Buying and selling firearms at auction sounds like a great way to make some money and pick up a few new gun treasures to add to your collection or to your store. However, there are some bullets to dodge in this process. Here are those "bullets" and how to dodge them so that you can buy and sell without any issues arising.
Background Checks and Dealer's Permits
Private sellers do not need permits to sell firearms at auction. However, buyers do need a permit to buy certain types of guns or buy guns in large quantities. Having to have a background check performed for every gun you want to buy is both time-consuming and a hassle. Having a buyer's or gun dealer's permit cuts through the problems of checking your criminal background for every gun on which you place a bid. Better still, if you get a buyer's/dealer's permit, you do not have to go through any background checks for any gun you want to buy anywhere in the next year. The permit gives you the added perk of being free and clear to purchase guns because your criminal history has been thoroughly investigated before you were granted a permit.
Transportation Across State Lines and Registration
Let's say that you want to attend a gun auction in Arkansas, but you live in Missouri. It does not seem like such a big leap in terms of distance, but different states have different laws. Additionally, there are federal laws governing the transport of firearms from one state to the next.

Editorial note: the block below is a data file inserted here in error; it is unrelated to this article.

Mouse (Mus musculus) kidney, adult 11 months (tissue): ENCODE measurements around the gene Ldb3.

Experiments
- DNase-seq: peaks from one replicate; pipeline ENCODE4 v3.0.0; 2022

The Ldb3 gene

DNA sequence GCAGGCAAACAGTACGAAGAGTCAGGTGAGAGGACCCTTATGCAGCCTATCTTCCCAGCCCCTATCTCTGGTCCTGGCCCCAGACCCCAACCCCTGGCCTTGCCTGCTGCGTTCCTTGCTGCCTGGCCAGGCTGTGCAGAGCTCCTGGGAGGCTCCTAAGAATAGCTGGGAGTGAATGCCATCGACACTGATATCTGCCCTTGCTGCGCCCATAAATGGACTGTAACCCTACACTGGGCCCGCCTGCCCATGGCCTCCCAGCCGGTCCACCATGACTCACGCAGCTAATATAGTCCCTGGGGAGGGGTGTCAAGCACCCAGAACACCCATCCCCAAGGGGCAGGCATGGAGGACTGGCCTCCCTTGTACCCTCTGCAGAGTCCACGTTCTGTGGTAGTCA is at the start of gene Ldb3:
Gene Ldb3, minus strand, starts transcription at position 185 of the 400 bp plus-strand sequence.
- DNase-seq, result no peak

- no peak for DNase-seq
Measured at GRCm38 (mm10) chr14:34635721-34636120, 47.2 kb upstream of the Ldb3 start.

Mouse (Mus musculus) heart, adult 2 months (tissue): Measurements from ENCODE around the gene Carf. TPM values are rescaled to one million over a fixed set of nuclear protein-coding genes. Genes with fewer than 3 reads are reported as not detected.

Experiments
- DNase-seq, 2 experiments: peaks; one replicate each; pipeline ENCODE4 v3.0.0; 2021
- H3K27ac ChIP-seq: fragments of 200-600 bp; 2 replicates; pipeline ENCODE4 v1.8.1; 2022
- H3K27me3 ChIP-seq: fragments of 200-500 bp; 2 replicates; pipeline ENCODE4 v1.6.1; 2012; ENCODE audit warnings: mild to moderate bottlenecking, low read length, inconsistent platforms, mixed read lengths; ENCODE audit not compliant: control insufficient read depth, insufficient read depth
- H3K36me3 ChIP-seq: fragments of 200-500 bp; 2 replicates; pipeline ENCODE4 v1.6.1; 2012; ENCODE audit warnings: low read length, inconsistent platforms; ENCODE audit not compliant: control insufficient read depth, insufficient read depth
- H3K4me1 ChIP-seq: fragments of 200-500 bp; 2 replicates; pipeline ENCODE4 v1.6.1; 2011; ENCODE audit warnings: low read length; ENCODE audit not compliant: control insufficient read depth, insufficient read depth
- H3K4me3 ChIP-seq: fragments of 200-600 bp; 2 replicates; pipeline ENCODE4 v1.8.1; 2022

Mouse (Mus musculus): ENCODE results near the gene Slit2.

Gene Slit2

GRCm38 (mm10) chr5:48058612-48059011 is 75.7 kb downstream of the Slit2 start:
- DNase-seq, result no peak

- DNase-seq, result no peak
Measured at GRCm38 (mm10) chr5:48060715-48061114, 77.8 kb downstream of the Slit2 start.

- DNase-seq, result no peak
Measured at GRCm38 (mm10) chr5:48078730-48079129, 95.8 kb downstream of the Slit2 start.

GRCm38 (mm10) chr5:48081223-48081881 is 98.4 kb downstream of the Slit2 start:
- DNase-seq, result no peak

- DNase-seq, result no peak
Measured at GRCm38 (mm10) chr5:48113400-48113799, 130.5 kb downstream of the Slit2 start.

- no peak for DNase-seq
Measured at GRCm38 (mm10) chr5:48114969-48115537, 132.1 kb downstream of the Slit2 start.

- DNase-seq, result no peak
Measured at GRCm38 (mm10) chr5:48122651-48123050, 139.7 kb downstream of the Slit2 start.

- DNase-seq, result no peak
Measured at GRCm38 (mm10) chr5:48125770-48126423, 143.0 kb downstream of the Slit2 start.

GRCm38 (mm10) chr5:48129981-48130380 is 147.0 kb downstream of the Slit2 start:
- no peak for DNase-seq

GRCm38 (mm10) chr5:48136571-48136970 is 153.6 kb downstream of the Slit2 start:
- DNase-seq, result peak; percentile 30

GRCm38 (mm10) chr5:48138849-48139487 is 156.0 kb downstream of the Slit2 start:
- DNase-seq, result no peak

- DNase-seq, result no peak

The transport of the firearms you buy at the auction in Arkansas will not be an issue in the least IF you register the guns you buy right away and put the guns in your name. It does not matter if you intend to give the guns away or sell them to someone else once you return to Missouri. What matters is that you are abiding by the legal transportation of weapons from one state to another by registering your auction winnings in your name. You can easily register all your new guns online too, making the process a lot faster and easier.
If you won a massive collection of firearms, there is a good chance that you cannot load that much firepower in your vehicle and travel without someone noticing. Shipping that much in firearms proves to be a problem too, as some moving companies flat out refuse to haul loads of weapons. You will have to A) find a shipper that does not have a problem with shipping unloaded weapons, and B) ship your new cache of guns in lots of separate packages to keep them from being stolen or confiscated. In most cases, you will need a dealer's permit to ship that many guns.